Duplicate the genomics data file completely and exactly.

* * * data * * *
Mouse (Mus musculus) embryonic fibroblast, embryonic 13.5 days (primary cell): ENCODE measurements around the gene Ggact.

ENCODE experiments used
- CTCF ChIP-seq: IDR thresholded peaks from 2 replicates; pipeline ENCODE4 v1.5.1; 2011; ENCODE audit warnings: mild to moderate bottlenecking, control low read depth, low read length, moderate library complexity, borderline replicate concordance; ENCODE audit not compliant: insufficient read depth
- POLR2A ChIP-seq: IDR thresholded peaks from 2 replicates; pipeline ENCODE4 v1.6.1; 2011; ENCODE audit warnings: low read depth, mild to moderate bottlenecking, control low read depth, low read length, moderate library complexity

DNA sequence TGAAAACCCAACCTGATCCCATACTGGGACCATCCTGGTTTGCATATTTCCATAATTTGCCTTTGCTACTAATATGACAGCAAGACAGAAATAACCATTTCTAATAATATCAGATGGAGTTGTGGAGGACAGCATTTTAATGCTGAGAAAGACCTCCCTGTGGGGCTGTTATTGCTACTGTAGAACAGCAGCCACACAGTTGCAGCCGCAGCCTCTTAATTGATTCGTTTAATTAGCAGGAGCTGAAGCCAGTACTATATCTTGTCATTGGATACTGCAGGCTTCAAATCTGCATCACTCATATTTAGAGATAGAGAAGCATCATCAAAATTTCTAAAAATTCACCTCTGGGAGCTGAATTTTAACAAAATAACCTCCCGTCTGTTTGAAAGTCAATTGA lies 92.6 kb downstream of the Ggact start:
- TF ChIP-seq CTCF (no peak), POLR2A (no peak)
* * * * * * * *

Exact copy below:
Mouse (Mus musculus) embryonic fibroblast, embryonic 13.5 days (primary cell): ENCODE measurements around the gene Ggact.

ENCODE experiments used
- CTCF ChIP-seq: IDR thresholded peaks from 2 replicates; pipeline ENCODE4 v1.5.1; 2011; ENCODE audit warnings: mild to moderate bottlenecking, control low read depth, low read length, moderate library complexity, borderline replicate concordance; ENCODE audit not compliant: insufficient read depth
- POLR2A ChIP-seq: IDR thresholded peaks from 2 replicates; pipeline ENCODE4 v1.6.1; 2011; ENCODE audit warnings: low read depth, mild to moderate bottlenecking, control low read depth, low read length, moderate library complexity

DNA sequence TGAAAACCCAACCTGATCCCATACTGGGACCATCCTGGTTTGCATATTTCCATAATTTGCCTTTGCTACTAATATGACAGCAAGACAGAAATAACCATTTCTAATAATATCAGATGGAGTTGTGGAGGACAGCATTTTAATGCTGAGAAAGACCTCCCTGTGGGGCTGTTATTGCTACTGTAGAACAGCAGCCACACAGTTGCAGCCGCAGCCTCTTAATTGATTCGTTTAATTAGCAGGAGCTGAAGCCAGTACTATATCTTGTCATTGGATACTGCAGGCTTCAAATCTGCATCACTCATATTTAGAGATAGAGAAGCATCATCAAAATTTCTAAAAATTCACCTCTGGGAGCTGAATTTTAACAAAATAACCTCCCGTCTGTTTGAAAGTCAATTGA lies 92.6 kb downstream of the Ggact start:
- TF ChIP-seq CTCF (no peak), POLR2A (no peak)